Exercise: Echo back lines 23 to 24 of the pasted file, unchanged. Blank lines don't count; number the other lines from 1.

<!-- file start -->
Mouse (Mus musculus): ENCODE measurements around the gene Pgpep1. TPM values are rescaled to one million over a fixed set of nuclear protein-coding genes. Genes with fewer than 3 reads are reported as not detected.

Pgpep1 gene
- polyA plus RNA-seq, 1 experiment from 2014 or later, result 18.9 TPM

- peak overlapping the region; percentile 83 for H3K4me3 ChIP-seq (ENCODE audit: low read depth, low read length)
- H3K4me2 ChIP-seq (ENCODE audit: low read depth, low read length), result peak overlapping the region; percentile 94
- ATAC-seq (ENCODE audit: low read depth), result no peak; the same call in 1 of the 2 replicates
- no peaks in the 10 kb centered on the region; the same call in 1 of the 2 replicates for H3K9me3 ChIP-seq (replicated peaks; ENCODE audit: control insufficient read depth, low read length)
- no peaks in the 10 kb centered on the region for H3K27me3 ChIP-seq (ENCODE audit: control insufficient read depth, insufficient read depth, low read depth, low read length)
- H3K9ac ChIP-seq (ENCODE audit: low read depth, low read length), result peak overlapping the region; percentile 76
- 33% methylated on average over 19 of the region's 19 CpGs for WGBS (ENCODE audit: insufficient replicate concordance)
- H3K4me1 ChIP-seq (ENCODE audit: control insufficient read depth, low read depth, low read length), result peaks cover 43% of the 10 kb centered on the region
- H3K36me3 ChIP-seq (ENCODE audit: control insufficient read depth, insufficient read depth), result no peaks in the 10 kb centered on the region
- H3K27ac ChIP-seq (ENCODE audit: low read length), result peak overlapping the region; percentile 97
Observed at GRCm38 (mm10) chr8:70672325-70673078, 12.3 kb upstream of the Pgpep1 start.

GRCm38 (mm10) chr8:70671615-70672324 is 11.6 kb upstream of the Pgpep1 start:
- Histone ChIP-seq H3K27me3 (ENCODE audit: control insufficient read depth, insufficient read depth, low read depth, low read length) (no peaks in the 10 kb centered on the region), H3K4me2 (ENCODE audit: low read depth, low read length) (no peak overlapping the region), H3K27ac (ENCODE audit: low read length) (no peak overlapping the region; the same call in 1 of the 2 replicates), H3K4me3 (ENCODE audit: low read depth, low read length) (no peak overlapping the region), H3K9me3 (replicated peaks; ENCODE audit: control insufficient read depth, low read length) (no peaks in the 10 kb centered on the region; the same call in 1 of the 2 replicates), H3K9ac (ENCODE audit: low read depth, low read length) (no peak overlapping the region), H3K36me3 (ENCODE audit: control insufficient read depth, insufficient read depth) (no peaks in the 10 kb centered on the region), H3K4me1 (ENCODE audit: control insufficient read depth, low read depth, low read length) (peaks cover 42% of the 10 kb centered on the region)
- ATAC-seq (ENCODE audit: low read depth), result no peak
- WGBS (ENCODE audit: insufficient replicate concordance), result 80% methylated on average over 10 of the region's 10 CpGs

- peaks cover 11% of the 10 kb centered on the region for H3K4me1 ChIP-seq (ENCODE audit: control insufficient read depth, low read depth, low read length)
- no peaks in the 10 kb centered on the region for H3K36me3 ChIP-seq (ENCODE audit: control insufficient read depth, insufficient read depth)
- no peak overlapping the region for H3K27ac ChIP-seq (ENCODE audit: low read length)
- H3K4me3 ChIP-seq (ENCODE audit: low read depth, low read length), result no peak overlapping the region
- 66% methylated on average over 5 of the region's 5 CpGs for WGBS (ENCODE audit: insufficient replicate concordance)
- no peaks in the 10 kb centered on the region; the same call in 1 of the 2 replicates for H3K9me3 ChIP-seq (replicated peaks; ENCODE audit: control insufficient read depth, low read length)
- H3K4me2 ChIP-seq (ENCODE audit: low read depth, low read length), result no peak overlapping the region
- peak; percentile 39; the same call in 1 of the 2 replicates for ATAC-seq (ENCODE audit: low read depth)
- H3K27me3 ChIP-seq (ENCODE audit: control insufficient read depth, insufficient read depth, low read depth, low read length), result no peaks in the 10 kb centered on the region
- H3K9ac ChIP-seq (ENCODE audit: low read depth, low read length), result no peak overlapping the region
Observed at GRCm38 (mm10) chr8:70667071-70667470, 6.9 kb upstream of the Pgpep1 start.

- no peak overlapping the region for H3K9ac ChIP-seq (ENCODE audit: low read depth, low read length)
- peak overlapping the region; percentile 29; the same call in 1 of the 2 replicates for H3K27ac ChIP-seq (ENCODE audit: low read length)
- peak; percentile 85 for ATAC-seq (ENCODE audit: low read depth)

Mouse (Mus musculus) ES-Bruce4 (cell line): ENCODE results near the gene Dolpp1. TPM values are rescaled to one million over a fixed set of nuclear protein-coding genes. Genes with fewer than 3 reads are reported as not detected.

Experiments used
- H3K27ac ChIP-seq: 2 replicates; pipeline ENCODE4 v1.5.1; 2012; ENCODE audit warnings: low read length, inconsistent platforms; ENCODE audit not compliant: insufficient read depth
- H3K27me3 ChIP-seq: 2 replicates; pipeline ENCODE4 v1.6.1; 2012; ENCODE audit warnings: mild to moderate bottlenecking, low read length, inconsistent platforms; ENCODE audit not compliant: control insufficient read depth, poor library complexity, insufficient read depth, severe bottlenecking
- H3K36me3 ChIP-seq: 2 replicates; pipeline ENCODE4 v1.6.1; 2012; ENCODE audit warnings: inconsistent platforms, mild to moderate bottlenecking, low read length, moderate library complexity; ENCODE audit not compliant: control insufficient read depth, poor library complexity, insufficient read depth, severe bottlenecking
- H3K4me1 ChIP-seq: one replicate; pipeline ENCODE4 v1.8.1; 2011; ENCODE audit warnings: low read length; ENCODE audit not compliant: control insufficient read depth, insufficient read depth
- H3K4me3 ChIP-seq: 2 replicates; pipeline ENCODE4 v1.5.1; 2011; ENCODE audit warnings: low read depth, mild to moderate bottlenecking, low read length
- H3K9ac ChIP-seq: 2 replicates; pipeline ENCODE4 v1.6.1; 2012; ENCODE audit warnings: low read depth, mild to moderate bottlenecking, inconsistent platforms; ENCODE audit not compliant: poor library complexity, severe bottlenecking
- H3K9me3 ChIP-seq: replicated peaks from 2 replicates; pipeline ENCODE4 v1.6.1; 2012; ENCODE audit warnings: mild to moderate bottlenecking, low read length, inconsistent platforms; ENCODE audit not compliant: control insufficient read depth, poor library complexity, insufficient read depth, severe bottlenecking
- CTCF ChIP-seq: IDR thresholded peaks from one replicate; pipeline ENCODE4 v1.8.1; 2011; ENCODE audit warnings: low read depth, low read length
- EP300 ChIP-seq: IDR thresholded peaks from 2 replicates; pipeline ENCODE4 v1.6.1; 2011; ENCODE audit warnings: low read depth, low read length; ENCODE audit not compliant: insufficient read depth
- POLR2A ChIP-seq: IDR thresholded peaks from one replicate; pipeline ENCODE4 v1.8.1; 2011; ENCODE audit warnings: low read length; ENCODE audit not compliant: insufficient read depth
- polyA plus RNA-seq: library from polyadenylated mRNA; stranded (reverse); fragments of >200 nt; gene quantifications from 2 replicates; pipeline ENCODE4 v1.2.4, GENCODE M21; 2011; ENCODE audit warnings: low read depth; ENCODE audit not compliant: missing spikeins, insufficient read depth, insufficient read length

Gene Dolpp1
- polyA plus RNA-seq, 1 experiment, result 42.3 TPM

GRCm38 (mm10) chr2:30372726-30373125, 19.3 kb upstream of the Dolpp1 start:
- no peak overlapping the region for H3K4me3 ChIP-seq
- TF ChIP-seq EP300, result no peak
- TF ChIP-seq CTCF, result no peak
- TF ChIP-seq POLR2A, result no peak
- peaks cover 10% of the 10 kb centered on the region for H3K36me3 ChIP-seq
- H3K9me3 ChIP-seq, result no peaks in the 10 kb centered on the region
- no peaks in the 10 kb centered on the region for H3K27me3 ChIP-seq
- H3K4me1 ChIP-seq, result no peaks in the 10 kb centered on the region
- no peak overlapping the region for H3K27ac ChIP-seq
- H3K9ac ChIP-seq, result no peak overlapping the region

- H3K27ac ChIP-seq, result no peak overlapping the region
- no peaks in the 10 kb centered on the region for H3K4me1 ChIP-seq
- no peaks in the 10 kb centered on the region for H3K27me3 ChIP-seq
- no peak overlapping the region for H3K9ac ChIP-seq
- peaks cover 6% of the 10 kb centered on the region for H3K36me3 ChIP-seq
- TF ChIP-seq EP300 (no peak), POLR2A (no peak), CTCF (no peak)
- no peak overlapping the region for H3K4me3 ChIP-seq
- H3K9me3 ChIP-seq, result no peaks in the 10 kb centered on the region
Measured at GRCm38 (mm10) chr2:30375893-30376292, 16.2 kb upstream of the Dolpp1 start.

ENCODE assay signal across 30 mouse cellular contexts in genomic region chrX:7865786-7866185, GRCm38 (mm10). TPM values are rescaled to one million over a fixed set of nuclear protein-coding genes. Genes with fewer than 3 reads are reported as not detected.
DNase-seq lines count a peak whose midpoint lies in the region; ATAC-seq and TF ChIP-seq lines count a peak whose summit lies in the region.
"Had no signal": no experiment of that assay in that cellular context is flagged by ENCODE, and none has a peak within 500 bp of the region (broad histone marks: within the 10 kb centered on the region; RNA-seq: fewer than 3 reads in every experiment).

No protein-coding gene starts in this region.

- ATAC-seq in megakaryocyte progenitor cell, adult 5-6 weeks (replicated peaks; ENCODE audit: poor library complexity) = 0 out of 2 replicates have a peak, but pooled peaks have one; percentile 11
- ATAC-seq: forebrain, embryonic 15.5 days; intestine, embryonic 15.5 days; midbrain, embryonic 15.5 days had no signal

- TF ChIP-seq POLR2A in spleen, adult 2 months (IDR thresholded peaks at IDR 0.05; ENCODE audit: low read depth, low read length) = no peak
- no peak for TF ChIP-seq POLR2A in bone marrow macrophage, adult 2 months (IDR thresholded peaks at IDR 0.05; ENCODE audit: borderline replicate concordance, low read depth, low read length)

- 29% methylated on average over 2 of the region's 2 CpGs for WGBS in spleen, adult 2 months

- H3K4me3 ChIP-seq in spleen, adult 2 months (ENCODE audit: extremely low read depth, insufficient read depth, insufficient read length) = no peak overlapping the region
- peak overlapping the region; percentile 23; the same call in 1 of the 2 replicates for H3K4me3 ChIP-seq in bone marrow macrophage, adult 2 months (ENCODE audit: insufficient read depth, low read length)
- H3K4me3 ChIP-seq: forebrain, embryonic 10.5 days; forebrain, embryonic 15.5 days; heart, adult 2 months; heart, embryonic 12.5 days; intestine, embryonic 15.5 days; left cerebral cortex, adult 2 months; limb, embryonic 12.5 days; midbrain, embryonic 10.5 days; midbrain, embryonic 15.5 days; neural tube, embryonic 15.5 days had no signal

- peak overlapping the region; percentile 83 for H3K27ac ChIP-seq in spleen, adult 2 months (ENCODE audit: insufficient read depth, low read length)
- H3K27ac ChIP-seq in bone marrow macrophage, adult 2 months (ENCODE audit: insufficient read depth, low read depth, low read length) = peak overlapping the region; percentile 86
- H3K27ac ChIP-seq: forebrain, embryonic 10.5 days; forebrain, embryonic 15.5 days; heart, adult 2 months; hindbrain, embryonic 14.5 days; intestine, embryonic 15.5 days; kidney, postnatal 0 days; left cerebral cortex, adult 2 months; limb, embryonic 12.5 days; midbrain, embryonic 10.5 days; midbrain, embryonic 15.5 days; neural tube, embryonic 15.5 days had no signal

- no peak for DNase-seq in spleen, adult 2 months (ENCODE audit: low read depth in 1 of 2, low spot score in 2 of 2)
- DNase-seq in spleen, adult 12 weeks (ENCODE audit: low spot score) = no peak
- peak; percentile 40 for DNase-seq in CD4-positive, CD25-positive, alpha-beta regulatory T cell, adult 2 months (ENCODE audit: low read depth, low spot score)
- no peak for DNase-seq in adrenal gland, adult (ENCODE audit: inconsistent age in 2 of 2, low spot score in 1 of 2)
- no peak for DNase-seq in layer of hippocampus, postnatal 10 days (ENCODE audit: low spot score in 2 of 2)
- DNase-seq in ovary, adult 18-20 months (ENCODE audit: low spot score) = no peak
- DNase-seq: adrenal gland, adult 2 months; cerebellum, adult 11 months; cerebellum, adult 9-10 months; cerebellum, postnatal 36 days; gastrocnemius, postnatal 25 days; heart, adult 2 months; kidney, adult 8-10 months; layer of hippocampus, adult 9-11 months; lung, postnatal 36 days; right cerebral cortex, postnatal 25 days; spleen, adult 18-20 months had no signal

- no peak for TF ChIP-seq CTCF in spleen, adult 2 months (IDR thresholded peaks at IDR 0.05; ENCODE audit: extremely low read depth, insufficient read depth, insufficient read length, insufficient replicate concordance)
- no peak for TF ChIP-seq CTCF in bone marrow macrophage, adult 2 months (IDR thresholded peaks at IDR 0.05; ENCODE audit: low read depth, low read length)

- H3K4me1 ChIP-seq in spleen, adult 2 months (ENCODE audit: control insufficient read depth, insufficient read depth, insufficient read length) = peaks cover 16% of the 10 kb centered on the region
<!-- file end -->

- 66% methylated on average over 5 of the region's 5 CpGs for WGBS (ENCODE audit: insufficient replicate concordance)
- no peaks in the 10 kb centered on the region; the same call in 1 of the 2 replicates for H3K9me3 ChIP-seq (replicated peaks; ENCODE audit: control insufficient read depth, low read length)